Stuart's blood was boiling within him. He sighed for a squad of cavalry now to sweep these cowardly wretches away. And what harm had the Queen done them? There was no solitary soul there more the instrument of fate or the sport of circumstance than was Queen Marie.

But the horrors were piling up now; the fire was drawing nearer, and the heat of the place was intense.

Stuart turned to fight his way out. It was useless as well as dangerous for him to stay any longer. He wondered sadly enough what had become of his late companion in this inferno. He was realising now what he had lost. He plunged along, distracted and desperate, till he came face to face with a wall or flame. There was a corridor dark as the throat of a wolf on his left hand, and along this he turned, caring nothing what happened. It seemed to him that he could hear the sound of footsteps in front, as if his ear caught the sobbing breath of one who was in distress. Surely a woman was here? He could catch the subtle fragrance of her hair. She would have darted past him, but he stretched out a hand and detained her.

"You can't go that way," he whispered. "The castle is on fire. Do not be afraid. I have not the honour of being an Asturian myself, but perhaps that is in my favour, for I am not a murderer."

A white arm suddenly dropped round Stuart's shoulder. He felt a palpitating body quivering against his own. A faint voice called him by name; and then Stuart blessed all his gods and his guiding star, for here, surely enough, was his lady of the domino!

"Steady," he whispered. "Hold up. For God's sake, don't give way now! Tell me which way to go, for I am going to save you."

They were outside presently under the cold, cool air of heaven; they were struggling through a dense mob of people, the woman clinging to Stuart's arm and dragging her faltering legs behind her as if in the very paralysis of fear. She had a military cloak around her shoulders, and a helmet on her head. The collar of the cloak obscured her features. With all the courage and tenacity of despair, Stuart fought his way forward till the fringe of the crowd was reached. A small boy raised a shrill shout. He danced along in front of Stuart and his companion.

"The Queen!" he screamed. "Here is the Queen!"

There was no time for hesitation. Stuart reached out a long, sinewy hand, and caught the gamin by the throat. He did not relax his grip till they turned at length into a shady by-road with trees on either side. Here they walked along side by side till they came at length to where the moon was shining on the sea.

§ III

FOR three whole days Stuart had seen nothing of his companion. She had sent him a message from her cabin from time to time that she hoped to be on deck to-morrow, when she would try and thank him for all his kindness. There were no European passengers on board that particular steamer, and Stuart was proportionately grateful. All be knew was that he had promised to accompany his mysterious friend to a certain island off the Californian coast, and what was going to happen after that he did not trouble to ask himself. In his masterful way he had his own views, but there would be plenty of time for expounding them later on. Meanwhile, he had been ashore, and had come back armed with a sheaf of papers, most of which were teeming with accounts of the recent events in Parva.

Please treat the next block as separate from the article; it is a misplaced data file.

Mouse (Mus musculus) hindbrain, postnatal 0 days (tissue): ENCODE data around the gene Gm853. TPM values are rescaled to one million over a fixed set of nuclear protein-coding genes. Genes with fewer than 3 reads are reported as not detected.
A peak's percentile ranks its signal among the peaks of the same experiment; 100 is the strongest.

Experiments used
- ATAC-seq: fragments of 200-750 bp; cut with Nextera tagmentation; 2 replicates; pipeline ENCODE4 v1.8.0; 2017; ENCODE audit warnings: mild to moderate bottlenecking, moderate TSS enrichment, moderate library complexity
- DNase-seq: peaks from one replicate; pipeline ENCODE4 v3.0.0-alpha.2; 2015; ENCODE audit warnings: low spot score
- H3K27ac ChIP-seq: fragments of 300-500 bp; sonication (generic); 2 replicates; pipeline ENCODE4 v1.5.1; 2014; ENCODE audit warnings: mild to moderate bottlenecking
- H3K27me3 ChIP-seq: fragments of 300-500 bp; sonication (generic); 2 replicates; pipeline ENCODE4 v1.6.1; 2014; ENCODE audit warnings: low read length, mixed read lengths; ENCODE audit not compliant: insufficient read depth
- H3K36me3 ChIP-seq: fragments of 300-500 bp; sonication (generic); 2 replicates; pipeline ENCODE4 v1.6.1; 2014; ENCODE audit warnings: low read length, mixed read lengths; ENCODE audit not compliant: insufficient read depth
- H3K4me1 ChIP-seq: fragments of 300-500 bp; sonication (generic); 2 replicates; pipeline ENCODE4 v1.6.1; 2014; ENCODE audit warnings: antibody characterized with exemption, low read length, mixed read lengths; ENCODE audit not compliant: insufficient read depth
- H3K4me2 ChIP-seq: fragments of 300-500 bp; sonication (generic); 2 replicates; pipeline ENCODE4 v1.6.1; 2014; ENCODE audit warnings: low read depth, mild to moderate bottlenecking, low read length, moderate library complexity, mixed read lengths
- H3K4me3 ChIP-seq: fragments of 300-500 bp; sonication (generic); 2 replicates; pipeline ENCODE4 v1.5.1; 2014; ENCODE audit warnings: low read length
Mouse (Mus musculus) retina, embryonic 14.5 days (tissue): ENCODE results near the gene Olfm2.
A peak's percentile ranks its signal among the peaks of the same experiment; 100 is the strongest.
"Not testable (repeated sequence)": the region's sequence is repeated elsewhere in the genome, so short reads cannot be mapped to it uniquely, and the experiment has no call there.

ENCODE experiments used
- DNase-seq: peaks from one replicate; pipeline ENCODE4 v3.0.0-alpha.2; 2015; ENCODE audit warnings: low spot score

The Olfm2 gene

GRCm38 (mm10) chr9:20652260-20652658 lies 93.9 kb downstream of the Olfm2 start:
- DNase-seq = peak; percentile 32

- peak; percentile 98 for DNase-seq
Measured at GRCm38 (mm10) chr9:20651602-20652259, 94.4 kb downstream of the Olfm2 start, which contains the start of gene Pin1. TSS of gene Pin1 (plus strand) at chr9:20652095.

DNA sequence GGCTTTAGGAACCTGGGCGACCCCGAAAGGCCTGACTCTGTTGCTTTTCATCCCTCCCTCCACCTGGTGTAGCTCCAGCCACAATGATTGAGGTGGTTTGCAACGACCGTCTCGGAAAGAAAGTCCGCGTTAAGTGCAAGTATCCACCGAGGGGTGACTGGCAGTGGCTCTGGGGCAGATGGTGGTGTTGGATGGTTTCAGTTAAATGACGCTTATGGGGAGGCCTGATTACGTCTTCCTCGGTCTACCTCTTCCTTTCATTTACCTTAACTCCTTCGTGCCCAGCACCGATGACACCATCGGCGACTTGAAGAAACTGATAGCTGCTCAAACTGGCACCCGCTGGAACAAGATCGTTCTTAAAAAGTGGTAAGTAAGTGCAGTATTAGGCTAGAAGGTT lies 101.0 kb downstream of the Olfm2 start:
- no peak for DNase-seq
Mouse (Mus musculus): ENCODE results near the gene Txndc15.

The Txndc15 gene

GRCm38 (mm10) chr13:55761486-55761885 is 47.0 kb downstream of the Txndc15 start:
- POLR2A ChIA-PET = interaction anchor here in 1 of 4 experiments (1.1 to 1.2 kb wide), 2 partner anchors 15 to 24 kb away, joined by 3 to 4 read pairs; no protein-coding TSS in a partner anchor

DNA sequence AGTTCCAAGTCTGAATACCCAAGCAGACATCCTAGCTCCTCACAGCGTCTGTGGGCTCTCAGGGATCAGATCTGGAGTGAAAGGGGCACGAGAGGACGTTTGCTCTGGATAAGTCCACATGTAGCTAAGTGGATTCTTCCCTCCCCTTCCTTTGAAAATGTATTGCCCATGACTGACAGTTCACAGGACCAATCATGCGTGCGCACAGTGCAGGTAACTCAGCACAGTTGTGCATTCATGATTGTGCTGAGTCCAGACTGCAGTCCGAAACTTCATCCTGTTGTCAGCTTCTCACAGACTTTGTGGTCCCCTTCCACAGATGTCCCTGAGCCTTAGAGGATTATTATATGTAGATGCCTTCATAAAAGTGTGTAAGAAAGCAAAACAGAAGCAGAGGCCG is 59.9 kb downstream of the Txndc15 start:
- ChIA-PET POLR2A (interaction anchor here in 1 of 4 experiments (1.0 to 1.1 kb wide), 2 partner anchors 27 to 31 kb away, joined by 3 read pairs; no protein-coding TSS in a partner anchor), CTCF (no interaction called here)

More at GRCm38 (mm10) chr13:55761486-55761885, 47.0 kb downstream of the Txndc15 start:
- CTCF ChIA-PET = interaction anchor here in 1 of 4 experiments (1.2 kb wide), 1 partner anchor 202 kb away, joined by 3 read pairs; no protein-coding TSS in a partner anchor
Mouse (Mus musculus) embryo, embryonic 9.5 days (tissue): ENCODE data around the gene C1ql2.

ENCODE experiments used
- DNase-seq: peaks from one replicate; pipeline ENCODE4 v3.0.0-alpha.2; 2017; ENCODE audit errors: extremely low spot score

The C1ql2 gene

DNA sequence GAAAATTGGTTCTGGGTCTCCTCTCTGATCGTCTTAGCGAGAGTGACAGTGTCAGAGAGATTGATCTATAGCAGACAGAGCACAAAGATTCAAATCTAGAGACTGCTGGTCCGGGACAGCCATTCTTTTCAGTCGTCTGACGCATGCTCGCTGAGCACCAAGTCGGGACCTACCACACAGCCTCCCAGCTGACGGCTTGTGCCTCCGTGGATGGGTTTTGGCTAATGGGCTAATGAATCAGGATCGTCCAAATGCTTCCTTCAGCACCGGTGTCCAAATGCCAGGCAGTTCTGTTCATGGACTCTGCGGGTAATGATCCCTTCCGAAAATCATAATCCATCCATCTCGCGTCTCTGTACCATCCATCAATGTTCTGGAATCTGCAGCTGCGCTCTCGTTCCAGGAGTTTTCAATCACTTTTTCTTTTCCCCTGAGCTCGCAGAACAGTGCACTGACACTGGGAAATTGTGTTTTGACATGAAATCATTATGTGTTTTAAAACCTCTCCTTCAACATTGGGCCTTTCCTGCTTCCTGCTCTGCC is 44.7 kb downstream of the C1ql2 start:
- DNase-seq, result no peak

Stuart sat himself down in a shady corner of the deck, with a cigarette, to read. There were columns upon columns of it, all containing more or less excellent accounts of the death of King Paul of Asturia. A Republic had been proclaimed. The Asturians had made up their minds to manage their own affairs in the future. If there was any sympathy felt for anybody, it was for the Queen. On calmer reflection, people were beginning to find that the trouble was nothing of her doing. She had done her best for the people, but, after all, she had been powerless to stem the incoming tide; she had been deliberately sold by her hypocritical old scoundrel of a father to put money in his pocket. Stuart smiled grimly as he thought what the Grand Duke of Rheinbad's feeling would be when he came to hear what a free an enlightened Press had to say about him.

There was one deeper and more abiding mystery than all the others put together. The Queen had utterly and entirely disappeared; there was no trace of her to be found anywhere. Of course, it was more than possible that she had perished in the ruins of the castle, of which nothing remained but a few charred stones, to speak vengeance for a justly outraged people. The Queen had been seen in her private apartments just before the outbreak of hostilities, then she seemed to have vanished as completely as if the earth had swallowed her up. But still it was known that scores of unfortunate and innocent persons connected with the Court had perished in the flames, and yet, remarkable to say, no trace of the Queen's jewellery could be found either. Most of these jewels were historic, and a full description of them was given in the papers.